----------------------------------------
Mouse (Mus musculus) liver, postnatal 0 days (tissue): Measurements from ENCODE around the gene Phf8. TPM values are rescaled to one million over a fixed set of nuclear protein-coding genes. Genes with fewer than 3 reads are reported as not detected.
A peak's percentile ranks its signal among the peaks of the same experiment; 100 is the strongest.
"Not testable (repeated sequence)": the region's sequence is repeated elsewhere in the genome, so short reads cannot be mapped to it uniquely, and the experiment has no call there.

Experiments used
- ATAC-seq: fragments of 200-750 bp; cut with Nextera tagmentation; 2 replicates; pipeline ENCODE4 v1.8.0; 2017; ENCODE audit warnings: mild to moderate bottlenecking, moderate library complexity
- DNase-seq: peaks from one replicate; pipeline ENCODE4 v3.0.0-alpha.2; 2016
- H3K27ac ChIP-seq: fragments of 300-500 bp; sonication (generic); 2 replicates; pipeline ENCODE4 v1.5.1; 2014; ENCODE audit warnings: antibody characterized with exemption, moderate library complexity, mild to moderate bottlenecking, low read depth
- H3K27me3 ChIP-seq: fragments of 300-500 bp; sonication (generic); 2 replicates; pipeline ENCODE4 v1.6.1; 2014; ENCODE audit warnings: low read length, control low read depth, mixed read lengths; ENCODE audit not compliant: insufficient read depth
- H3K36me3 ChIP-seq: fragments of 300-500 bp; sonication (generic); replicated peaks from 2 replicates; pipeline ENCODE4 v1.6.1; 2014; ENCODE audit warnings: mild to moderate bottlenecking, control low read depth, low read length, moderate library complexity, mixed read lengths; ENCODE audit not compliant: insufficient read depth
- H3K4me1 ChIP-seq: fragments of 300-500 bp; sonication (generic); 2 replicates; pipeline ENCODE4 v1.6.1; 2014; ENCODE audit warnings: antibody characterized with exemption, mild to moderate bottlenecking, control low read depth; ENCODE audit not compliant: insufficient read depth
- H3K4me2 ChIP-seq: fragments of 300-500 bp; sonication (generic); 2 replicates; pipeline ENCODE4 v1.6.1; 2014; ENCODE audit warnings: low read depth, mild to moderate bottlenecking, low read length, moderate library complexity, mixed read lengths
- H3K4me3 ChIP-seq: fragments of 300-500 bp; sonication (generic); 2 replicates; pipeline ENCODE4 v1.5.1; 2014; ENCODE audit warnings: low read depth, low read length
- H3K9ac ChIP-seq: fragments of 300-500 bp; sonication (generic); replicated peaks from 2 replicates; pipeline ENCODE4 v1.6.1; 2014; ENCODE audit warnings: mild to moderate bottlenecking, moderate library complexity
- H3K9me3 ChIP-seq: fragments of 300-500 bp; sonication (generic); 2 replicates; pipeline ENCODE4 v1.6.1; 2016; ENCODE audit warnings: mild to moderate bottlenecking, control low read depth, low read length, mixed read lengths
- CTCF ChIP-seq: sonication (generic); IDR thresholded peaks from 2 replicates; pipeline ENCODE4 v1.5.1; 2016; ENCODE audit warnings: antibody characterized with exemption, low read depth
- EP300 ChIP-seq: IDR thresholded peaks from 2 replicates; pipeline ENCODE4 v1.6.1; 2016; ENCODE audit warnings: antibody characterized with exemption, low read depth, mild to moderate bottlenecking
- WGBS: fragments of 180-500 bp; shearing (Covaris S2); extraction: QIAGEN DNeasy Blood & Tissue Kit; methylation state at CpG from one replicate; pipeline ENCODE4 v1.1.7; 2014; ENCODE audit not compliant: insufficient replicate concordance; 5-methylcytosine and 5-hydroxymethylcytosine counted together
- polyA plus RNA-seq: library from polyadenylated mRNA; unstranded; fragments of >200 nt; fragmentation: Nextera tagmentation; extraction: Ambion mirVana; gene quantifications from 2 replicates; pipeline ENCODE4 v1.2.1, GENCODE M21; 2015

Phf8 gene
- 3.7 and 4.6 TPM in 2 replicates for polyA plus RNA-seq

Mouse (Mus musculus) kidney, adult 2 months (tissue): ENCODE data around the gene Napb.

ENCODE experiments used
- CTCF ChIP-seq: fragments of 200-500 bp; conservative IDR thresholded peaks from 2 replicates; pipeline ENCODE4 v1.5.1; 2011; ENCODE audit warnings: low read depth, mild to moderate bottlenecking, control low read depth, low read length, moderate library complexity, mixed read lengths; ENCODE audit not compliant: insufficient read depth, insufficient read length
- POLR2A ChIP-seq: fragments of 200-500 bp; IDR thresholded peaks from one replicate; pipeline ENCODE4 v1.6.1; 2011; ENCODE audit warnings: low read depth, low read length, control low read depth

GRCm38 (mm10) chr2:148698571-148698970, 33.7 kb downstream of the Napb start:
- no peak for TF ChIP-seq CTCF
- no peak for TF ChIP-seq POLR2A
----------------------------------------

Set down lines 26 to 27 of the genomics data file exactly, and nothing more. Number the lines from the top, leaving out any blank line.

- no peak for TF ChIP-seq CTCF
- no peak for TF ChIP-seq POLR2A